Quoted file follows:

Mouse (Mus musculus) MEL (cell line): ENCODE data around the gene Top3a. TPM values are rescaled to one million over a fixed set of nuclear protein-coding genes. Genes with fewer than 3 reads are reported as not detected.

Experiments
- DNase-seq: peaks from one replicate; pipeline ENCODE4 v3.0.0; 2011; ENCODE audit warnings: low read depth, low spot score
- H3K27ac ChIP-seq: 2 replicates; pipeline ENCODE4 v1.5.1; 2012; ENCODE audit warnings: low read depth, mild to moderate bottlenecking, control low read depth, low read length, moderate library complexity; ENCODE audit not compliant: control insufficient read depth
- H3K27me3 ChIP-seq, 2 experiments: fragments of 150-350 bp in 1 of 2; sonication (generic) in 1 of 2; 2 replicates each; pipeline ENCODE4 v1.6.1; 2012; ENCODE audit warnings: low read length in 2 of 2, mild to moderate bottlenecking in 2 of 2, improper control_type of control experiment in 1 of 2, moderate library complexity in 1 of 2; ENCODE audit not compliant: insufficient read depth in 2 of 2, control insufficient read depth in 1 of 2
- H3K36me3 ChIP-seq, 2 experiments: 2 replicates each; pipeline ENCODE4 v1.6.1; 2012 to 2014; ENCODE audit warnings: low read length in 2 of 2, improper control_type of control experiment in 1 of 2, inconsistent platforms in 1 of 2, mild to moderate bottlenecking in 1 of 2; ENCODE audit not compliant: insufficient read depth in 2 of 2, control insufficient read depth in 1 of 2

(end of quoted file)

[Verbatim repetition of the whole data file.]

Mouse (Mus musculus) MEL (cell line): ENCODE data around the gene Top3a. TPM values are rescaled to one million over a fixed set of nuclear protein-coding genes. Genes with fewer than 3 reads are reported as not detected.

Experiments
- DNase-seq: peaks from one replicate; pipeline ENCODE4 v3.0.0; 2011; ENCODE audit warnings: low read depth, low spot score
- H3K27ac ChIP-seq: 2 replicates; pipeline ENCODE4 v1.5.1; 2012; ENCODE audit warnings: low read depth, mild to moderate bottlenecking, control low read depth, low read length, moderate library complexity; ENCODE audit not compliant: control insufficient read depth
- H3K27me3 ChIP-seq, 2 experiments: fragments of 150-350 bp in 1 of 2; sonication (generic) in 1 of 2; 2 replicates each; pipeline ENCODE4 v1.6.1; 2012; ENCODE audit warnings: low read length in 2 of 2, mild to moderate bottlenecking in 2 of 2, improper control_type of control experiment in 1 of 2, moderate library complexity in 1 of 2; ENCODE audit not compliant: insufficient read depth in 2 of 2, control insufficient read depth in 1 of 2
- H3K36me3 ChIP-seq, 2 experiments: 2 replicates each; pipeline ENCODE4 v1.6.1; 2012 to 2014; ENCODE audit warnings: low read length in 2 of 2, improper control_type of control experiment in 1 of 2, inconsistent platforms in 1 of 2, mild to moderate bottlenecking in 1 of 2; ENCODE audit not compliant: insufficient read depth in 2 of 2, control insufficient read depth in 1 of 2